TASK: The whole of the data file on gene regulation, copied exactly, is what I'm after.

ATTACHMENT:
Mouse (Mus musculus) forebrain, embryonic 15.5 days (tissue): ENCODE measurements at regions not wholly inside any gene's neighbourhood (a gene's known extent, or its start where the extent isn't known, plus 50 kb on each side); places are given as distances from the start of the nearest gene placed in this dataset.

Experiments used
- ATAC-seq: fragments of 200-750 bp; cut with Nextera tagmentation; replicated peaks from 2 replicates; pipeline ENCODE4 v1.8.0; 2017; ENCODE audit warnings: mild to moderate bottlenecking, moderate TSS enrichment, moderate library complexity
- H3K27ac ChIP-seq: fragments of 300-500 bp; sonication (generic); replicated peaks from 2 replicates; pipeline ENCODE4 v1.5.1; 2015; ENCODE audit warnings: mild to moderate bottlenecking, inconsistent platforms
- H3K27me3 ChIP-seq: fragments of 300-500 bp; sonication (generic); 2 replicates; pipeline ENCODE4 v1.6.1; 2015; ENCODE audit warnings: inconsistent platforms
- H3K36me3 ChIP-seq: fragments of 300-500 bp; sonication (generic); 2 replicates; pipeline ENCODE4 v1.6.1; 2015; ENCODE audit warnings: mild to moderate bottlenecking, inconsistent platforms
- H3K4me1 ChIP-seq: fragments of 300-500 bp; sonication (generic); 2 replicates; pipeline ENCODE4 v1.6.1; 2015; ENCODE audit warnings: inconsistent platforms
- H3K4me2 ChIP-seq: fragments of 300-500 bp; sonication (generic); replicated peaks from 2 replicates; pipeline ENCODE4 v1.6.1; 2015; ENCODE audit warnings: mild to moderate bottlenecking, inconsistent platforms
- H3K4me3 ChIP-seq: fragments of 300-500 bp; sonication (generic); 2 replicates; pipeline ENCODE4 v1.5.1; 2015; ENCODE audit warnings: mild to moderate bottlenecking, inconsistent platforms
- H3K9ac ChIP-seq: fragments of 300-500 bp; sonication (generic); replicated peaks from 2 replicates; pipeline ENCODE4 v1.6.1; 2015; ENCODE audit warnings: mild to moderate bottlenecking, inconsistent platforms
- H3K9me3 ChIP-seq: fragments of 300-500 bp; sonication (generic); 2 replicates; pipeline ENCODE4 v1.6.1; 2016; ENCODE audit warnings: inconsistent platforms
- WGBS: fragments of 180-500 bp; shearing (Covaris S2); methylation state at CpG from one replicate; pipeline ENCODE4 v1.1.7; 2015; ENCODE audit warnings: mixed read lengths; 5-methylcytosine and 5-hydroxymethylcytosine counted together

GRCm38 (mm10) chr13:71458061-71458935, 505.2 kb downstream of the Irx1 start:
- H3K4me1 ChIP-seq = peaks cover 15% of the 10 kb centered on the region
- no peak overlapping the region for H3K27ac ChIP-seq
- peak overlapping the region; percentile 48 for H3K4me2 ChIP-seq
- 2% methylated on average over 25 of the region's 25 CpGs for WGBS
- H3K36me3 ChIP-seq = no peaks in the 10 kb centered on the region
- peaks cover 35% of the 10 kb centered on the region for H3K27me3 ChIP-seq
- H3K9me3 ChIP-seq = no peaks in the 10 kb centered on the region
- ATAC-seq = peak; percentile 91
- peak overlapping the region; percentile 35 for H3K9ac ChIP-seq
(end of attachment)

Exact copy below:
Mouse (Mus musculus) forebrain, embryonic 15.5 days (tissue): ENCODE measurements at regions not wholly inside any gene's neighbourhood (a gene's known extent, or its start where the extent isn't known, plus 50 kb on each side); places are given as distances from the start of the nearest gene placed in this dataset.

Experiments used
- ATAC-seq: fragments of 200-750 bp; cut with Nextera tagmentation; replicated peaks from 2 replicates; pipeline ENCODE4 v1.8.0; 2017; ENCODE audit warnings: mild to moderate bottlenecking, moderate TSS enrichment, moderate library complexity
- H3K27ac ChIP-seq: fragments of 300-500 bp; sonication (generic); replicated peaks from 2 replicates; pipeline ENCODE4 v1.5.1; 2015; ENCODE audit warnings: mild to moderate bottlenecking, inconsistent platforms
- H3K27me3 ChIP-seq: fragments of 300-500 bp; sonication (generic); 2 replicates; pipeline ENCODE4 v1.6.1; 2015; ENCODE audit warnings: inconsistent platforms
- H3K36me3 ChIP-seq: fragments of 300-500 bp; sonication (generic); 2 replicates; pipeline ENCODE4 v1.6.1; 2015; ENCODE audit warnings: mild to moderate bottlenecking, inconsistent platforms
- H3K4me1 ChIP-seq: fragments of 300-500 bp; sonication (generic); 2 replicates; pipeline ENCODE4 v1.6.1; 2015; ENCODE audit warnings: inconsistent platforms
- H3K4me2 ChIP-seq: fragments of 300-500 bp; sonication (generic); replicated peaks from 2 replicates; pipeline ENCODE4 v1.6.1; 2015; ENCODE audit warnings: mild to moderate bottlenecking, inconsistent platforms
- H3K4me3 ChIP-seq: fragments of 300-500 bp; sonication (generic); 2 replicates; pipeline ENCODE4 v1.5.1; 2015; ENCODE audit warnings: mild to moderate bottlenecking, inconsistent platforms
- H3K9ac ChIP-seq: fragments of 300-500 bp; sonication (generic); replicated peaks from 2 replicates; pipeline ENCODE4 v1.6.1; 2015; ENCODE audit warnings: mild to moderate bottlenecking, inconsistent platforms
- H3K9me3 ChIP-seq: fragments of 300-500 bp; sonication (generic); 2 replicates; pipeline ENCODE4 v1.6.1; 2016; ENCODE audit warnings: inconsistent platforms
- WGBS: fragments of 180-500 bp; shearing (Covaris S2); methylation state at CpG from one replicate; pipeline ENCODE4 v1.1.7; 2015; ENCODE audit warnings: mixed read lengths; 5-methylcytosine and 5-hydroxymethylcytosine counted together

GRCm38 (mm10) chr13:71458061-71458935, 505.2 kb downstream of the Irx1 start:
- H3K4me1 ChIP-seq = peaks cover 15% of the 10 kb centered on the region
- no peak overlapping the region for H3K27ac ChIP-seq
- peak overlapping the region; percentile 48 for H3K4me2 ChIP-seq
- 2% methylated on average over 25 of the region's 25 CpGs for WGBS
- H3K36me3 ChIP-seq = no peaks in the 10 kb centered on the region
- peaks cover 35% of the 10 kb centered on the region for H3K27me3 ChIP-seq
- H3K9me3 ChIP-seq = no peaks in the 10 kb centered on the region
- ATAC-seq = peak; percentile 91
- peak overlapping the region; percentile 35 for H3K9ac ChIP-seq